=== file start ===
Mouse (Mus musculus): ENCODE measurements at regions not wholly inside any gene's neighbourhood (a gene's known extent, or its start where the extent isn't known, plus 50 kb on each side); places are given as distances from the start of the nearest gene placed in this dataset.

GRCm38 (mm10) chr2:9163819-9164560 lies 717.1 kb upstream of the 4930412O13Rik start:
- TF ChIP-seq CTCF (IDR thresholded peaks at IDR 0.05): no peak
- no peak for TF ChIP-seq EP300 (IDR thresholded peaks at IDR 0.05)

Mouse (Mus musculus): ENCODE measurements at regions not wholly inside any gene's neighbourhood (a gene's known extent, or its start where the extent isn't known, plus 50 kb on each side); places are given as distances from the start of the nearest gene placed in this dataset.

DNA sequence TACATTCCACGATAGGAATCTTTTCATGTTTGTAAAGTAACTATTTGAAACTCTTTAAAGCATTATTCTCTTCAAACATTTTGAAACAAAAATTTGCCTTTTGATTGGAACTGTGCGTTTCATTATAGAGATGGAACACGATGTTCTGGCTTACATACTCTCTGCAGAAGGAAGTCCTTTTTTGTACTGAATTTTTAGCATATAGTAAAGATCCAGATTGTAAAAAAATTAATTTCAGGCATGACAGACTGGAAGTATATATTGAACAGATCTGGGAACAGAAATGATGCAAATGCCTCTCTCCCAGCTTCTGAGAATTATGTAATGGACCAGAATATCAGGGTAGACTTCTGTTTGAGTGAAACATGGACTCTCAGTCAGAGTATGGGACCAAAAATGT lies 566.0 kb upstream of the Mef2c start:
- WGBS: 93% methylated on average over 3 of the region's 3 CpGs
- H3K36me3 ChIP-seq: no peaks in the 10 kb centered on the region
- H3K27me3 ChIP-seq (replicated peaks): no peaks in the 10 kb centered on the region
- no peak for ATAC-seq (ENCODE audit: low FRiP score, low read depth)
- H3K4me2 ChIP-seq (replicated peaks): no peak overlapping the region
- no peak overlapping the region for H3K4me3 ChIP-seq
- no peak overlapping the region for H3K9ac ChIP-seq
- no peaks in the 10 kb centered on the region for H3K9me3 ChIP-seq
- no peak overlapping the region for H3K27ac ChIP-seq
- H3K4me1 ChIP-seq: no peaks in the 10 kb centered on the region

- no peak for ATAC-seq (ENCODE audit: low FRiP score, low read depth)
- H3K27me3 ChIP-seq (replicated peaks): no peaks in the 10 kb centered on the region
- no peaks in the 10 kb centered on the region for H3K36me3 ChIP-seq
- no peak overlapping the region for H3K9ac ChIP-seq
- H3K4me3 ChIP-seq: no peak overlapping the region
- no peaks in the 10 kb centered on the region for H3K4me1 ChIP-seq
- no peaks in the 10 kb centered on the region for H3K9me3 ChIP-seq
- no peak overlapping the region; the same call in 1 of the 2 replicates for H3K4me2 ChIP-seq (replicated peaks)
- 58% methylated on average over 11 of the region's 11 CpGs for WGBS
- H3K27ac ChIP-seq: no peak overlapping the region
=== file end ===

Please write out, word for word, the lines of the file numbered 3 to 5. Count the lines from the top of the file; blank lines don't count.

- TF ChIP-seq CTCF (IDR thresholded peaks at IDR 0.05): no peak
- no peak for TF ChIP-seq EP300 (IDR thresholded peaks at IDR 0.05)

Mouse (Mus musculus): ENCODE measurements at regions not wholly inside any gene's neighbourhood (a gene's known extent, or its start where the extent isn't known, plus 50 kb on each side); places are given as distances from the start of the nearest gene placed in this dataset.